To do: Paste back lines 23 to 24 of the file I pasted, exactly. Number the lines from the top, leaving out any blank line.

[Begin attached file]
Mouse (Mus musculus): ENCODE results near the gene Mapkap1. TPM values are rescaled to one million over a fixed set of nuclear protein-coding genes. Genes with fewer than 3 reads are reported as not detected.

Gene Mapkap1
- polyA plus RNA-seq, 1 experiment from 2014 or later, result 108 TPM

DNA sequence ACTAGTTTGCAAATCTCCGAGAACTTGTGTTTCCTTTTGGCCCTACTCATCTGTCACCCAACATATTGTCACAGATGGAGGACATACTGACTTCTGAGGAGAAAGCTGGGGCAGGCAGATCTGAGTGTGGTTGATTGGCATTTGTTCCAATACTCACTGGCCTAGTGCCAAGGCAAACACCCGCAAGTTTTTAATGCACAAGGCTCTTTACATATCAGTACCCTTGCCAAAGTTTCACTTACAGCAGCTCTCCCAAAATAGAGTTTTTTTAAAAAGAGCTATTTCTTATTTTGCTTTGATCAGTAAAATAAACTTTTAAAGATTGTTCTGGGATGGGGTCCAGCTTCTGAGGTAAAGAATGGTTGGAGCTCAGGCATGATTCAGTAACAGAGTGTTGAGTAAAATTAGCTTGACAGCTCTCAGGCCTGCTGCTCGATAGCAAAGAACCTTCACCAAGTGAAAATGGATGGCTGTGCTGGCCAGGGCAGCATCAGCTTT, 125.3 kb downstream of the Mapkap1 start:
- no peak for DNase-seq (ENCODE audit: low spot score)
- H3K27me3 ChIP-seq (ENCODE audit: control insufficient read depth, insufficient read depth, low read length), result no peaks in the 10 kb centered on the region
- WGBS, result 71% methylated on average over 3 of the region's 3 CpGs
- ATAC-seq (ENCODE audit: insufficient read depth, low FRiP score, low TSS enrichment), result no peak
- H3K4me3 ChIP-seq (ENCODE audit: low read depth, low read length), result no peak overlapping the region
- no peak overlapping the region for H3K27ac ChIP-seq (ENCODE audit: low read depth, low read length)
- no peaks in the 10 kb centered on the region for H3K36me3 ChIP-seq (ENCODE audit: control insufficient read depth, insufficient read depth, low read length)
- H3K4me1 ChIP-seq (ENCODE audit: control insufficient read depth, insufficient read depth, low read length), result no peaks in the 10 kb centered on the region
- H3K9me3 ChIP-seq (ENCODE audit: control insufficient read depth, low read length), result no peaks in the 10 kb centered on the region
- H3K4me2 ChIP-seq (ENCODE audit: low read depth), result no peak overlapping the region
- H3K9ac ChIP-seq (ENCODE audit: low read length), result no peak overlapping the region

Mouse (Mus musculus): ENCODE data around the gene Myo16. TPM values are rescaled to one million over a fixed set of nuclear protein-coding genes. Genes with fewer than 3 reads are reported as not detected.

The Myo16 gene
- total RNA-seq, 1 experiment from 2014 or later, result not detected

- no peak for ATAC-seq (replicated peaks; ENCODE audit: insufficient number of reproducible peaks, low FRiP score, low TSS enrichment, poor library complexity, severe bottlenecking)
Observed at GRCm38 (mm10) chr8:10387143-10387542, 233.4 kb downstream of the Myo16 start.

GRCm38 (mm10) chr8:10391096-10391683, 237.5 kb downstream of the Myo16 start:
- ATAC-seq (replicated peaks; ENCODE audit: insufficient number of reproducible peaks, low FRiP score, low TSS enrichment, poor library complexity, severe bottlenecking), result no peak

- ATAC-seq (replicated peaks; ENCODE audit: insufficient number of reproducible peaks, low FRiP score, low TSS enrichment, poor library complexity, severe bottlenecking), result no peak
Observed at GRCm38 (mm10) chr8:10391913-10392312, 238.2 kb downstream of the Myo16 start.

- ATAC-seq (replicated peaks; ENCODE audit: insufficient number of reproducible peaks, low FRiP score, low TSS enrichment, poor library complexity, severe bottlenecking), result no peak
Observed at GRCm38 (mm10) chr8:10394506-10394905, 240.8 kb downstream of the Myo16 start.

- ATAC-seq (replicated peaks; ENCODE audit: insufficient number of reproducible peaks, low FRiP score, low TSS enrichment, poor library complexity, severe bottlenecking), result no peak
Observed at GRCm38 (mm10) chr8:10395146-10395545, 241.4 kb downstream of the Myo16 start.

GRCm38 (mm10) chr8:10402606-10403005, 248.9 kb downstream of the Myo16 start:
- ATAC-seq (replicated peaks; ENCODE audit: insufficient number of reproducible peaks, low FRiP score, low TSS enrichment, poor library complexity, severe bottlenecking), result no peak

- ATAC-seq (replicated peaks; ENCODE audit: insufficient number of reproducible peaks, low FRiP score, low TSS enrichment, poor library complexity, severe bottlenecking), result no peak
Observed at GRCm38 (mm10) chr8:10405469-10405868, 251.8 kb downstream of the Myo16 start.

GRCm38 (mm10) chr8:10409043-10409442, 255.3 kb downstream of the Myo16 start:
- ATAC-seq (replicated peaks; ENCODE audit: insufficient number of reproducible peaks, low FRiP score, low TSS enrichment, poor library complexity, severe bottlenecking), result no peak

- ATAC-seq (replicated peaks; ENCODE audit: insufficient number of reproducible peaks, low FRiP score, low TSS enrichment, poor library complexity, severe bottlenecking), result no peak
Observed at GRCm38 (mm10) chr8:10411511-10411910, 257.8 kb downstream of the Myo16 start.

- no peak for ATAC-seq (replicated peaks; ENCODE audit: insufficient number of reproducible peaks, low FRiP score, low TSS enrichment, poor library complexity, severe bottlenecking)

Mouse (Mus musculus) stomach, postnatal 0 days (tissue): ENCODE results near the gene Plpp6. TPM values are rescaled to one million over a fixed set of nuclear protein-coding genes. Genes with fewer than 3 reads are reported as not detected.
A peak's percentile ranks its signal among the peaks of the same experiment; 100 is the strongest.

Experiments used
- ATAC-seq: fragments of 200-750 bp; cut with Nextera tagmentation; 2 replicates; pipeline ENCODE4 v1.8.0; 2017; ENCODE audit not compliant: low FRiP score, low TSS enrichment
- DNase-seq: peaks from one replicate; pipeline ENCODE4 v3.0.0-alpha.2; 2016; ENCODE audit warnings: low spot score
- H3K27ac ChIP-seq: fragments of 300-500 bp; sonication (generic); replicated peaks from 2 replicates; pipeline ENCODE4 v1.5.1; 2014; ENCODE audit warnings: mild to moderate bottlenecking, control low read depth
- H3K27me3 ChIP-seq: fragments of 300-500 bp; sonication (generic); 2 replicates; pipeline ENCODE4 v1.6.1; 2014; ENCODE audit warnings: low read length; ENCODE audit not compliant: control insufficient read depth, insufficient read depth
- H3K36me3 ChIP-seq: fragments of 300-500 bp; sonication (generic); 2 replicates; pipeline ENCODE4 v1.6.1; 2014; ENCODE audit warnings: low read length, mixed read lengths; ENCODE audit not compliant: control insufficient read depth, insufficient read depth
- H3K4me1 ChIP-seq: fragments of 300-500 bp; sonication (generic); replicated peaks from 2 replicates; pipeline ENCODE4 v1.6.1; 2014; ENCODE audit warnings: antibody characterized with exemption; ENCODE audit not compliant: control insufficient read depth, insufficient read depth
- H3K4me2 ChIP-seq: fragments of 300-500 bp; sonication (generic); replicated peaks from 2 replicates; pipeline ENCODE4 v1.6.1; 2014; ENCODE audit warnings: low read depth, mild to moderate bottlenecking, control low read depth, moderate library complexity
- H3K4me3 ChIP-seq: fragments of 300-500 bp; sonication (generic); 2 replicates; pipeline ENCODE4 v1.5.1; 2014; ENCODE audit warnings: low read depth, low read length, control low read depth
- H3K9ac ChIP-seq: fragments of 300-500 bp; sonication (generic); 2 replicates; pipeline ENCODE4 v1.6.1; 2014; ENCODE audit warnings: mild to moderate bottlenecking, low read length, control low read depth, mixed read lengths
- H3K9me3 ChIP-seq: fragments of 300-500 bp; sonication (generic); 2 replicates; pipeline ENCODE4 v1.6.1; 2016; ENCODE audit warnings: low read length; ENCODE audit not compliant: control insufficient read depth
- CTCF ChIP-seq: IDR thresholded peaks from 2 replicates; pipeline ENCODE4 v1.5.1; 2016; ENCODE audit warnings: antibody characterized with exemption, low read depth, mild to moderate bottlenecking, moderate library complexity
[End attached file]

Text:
- ATAC-seq (replicated peaks; ENCODE audit: insufficient number of reproducible peaks, low FRiP score, low TSS enrichment, poor library complexity, severe bottlenecking), result no peak
Observed at GRCm38 (mm10) chr8:10391913-10392312, 238.2 kb downstream of the Myo16 start.